July 13, 2016
Laurie Colwin wrote one of my favorite essays (in this book) about the singular experience of being alone in the kitchen cooking for yourself. In Alone in the Kitchen with an Eggplant, Colwin writes: “Certainly cooking for oneself reveals man at his weirdest.”
These days cooking for yourself may not seem weird – but it’s too often seen as selfish. That’s why I appreciate Corned Beef and Caviar, written by the great Marjorie Hillis in 1937. (Hillis, incidentally, remains sadly unsung.) This “recipe” for what the author called female “live-aloners” is less a recipe than a lesson in cultivating solitary rituals. It struck me as remarkably modern, especially when I think of the tone of some of the new bride cookbooks I’ve featured here in the past.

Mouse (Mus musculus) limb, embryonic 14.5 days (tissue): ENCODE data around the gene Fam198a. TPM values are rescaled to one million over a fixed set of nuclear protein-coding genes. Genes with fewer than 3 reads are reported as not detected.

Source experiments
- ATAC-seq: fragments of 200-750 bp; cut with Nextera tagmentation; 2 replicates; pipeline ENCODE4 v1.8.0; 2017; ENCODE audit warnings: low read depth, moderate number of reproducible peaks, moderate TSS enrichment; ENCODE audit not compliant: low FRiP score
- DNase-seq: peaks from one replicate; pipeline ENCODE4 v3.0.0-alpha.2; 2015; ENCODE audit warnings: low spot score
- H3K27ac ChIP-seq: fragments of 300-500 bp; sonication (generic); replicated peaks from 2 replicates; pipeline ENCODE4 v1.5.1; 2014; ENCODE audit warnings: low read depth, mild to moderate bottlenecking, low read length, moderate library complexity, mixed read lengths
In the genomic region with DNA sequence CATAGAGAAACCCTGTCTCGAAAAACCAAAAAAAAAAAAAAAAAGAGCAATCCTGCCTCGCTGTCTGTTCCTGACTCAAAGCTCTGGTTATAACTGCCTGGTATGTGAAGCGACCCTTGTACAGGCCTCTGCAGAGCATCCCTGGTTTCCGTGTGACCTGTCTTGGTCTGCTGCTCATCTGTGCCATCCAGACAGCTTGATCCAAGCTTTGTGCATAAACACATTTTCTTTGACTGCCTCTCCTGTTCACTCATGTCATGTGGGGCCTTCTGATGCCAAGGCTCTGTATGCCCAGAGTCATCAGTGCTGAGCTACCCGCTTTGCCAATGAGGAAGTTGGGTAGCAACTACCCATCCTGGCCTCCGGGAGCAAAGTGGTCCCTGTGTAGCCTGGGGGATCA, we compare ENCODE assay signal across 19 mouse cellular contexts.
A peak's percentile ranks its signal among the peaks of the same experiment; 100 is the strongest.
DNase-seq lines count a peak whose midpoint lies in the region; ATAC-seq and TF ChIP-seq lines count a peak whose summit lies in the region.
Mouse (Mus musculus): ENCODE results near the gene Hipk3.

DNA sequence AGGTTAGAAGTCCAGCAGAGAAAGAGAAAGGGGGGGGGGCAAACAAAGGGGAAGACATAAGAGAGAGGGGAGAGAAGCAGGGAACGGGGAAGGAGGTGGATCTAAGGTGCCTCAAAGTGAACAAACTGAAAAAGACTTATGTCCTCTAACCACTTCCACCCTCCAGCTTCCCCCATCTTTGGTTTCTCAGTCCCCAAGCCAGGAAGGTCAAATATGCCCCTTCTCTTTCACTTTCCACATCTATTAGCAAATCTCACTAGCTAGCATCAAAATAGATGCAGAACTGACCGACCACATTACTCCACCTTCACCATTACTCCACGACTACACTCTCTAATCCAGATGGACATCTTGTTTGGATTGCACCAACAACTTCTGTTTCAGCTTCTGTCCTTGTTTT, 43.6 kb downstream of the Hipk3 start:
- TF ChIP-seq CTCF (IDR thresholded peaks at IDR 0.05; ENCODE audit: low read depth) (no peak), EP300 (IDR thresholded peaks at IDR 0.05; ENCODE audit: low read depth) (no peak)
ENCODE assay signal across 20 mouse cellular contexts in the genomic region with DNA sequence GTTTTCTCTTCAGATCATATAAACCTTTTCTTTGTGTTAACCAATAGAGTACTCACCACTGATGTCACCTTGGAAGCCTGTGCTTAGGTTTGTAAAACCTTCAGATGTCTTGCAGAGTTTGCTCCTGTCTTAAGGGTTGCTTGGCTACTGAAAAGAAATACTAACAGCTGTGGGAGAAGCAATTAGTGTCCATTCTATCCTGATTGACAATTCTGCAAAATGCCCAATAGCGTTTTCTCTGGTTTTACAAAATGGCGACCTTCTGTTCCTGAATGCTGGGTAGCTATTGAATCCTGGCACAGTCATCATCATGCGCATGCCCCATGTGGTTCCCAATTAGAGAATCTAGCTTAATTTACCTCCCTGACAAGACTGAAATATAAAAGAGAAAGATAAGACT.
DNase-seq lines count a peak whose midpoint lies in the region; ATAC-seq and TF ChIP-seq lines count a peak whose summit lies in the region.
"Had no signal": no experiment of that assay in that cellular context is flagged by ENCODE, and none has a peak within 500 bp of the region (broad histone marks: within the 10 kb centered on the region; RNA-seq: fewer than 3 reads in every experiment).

Hillis encourages her reader to be what MFK Fisher called “a guest to yourself.”
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